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The Associated Press published a thorough article examining the number of eagles and other protected birds being killed by wind energy projects -- many built on remote wildlands -- and highlighting the Department of Interior's unwillingness to hold the wind industry accountable to laws meant to protect wildlife.   With over 573,000 birds killed by wind turbines each year,  according to the Wildlife Society Bulletin, as well as a significant number of bats, the Department of Interior can only point to superficial and voluntary guidelines that the wind industry continues to ignore.

Some environmentalists attempt to downplay the problem, as Sierra Club editor Paul Rauber did in a Sierra magazine article earlier this year that described hundreds of thousands of bird deaths each year as "trivial."  The wind industry responded to the Associated Press article with the same argument employed by Mr. Rauber, stating that buildings, cars, and cats kill even more birds each year.  …

Not Essential

An excerpt from my post"Silence" at theNot Essential List:

"I do not know how to turn these feelings into the words I need to make people see the beauty we are about to lose.  So I watch the sun set, and rise, and set again.  Each time more beautiful than the last. Numb to the yelling that rages.  A violent house that I cannot escape.  It is my Earth, but I have no choice to share it with the ones who do not care.  I have no choice but to keep trying."

Obama Administration: Wind Industry Allowed to Kill Condors

Update: I have heard that the authorization to allow Terra-Gen to kill California condors may not be under an "incidental take permit," but some other allowance under the Endangered Species Act.  Either way, the green light to kill California condors is a significant step in how we protect and recover this endangered species.  When more details are available I will write a follow-up post.

In a shocking move against wildlife and wildlands, the Obama administration announced on Friday that wind energy company Terra-Gen could kill endangered California condors without penalty near Tehachapi, California, according to the Los Angeles Times.  This is yet another indication that the Obama administration's clean energy platform is motivated not by a desire to protect the environment, but instead to cater to corporations -- Washington has failed to put in place mandatory guidelines that would require companies to build wind facilities away from important bird habitat.  Many in th…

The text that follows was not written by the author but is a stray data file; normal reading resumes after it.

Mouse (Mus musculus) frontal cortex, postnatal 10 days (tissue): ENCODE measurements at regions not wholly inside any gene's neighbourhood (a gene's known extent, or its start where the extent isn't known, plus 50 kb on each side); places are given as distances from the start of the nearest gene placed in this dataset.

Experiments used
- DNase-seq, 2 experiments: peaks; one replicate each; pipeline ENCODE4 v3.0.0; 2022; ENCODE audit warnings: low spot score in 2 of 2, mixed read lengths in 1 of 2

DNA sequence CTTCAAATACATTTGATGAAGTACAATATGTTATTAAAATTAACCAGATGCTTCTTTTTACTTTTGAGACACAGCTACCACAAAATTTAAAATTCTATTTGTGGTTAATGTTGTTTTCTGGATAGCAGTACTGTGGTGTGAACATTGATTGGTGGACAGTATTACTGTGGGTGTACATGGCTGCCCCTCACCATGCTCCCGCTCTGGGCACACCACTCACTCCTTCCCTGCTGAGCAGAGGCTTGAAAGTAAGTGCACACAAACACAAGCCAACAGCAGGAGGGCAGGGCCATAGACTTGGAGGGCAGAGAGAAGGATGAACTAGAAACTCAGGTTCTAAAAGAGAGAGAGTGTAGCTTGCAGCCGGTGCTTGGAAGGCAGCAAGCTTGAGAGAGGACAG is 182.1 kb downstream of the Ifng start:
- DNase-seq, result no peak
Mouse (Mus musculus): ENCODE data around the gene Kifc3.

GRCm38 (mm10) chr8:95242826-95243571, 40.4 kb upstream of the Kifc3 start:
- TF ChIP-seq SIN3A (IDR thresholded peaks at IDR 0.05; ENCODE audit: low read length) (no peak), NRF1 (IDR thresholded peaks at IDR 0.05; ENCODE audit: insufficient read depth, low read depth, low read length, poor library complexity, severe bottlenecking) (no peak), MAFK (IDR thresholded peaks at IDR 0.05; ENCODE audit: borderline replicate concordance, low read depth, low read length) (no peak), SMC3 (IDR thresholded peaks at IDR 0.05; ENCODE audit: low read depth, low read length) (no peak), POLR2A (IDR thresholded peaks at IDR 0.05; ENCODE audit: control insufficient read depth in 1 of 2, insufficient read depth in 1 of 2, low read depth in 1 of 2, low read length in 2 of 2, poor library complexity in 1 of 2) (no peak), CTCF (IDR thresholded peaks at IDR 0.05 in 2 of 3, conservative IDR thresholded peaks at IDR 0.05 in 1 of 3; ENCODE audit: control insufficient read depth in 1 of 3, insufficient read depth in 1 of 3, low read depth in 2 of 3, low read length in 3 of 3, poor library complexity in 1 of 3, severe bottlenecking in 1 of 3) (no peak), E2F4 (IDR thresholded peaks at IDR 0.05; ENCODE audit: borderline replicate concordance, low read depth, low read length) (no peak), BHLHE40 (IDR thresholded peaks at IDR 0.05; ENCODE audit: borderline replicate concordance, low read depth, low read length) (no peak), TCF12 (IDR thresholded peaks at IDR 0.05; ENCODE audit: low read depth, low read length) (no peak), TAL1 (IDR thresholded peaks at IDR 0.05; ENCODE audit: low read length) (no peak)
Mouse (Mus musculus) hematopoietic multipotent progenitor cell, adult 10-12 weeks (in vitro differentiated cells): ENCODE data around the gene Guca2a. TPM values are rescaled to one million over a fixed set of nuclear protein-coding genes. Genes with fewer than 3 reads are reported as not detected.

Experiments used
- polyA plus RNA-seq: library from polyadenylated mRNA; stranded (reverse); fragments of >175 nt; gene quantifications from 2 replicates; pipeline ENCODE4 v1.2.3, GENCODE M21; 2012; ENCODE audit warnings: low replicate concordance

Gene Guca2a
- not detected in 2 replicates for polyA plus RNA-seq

Disturbed-Land Solar Outpaces More Destructive Alternative

Some energy companies and wayward self-described "environmentalists" suggest that we must destroy desert wildlands for large solar and wind facilities in order to combat climate change. 
Solar facilities on already-disturbed lands, however, prove this assertion is simply wrong.  Just this week a company began construction on a 127 megawatt solar project on fallow agricultural lands in Arizona, west of Phoenix.  The Arlington Valley Solar project will be far from its customers in San Diego, but unlike solar and wind projects being built on pristine public lands, the Arlington project will not rob us of desert habitat. 

The Arlington Valley project joins a series of other large solar facilities on already-disturbed lands, including NRG's 66 MW Alpine Solar, First Solar's 290 MW Agua Caliente Solar, 8minutenergy's 266 MW Mount Signal Solar, and SunPower's 579 MW Antelope Valley Solar.  The Sierra Club lauded SunPower - which began construction on its project las…